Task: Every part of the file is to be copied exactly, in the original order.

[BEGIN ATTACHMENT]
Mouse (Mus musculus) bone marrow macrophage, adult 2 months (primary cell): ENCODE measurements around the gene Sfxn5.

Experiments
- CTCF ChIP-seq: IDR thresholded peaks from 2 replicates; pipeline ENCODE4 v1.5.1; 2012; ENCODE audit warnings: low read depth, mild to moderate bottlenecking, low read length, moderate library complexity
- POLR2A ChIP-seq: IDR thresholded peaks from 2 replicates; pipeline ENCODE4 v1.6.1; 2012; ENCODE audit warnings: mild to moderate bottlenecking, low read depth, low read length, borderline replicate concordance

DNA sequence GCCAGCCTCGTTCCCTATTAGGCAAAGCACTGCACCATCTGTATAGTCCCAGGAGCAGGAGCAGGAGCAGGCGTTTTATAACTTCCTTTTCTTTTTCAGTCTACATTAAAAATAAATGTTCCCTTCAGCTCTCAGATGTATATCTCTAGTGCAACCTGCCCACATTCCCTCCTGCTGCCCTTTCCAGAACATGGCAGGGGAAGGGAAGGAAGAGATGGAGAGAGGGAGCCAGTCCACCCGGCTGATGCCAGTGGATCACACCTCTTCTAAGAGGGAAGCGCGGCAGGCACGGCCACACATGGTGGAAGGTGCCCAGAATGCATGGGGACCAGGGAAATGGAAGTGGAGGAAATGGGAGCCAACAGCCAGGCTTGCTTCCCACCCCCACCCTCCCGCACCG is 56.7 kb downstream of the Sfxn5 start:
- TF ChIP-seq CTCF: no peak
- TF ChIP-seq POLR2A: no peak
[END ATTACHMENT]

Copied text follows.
Mouse (Mus musculus) bone marrow macrophage, adult 2 months (primary cell): ENCODE measurements around the gene Sfxn5.

Experiments
- CTCF ChIP-seq: IDR thresholded peaks from 2 replicates; pipeline ENCODE4 v1.5.1; 2012; ENCODE audit warnings: low read depth, mild to moderate bottlenecking, low read length, moderate library complexity
- POLR2A ChIP-seq: IDR thresholded peaks from 2 replicates; pipeline ENCODE4 v1.6.1; 2012; ENCODE audit warnings: mild to moderate bottlenecking, low read depth, low read length, borderline replicate concordance

DNA sequence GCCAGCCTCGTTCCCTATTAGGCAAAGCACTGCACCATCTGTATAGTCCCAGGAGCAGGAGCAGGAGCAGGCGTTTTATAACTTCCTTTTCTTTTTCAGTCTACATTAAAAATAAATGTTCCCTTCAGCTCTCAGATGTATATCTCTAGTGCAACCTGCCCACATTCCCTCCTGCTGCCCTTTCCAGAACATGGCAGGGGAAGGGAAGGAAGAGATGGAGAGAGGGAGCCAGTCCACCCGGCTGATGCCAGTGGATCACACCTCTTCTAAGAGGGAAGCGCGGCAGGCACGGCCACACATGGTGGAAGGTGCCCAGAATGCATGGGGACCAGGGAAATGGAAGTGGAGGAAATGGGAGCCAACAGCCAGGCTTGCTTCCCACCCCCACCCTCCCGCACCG is 56.7 kb downstream of the Sfxn5 start:
- TF ChIP-seq CTCF: no peak
- TF ChIP-seq POLR2A: no peak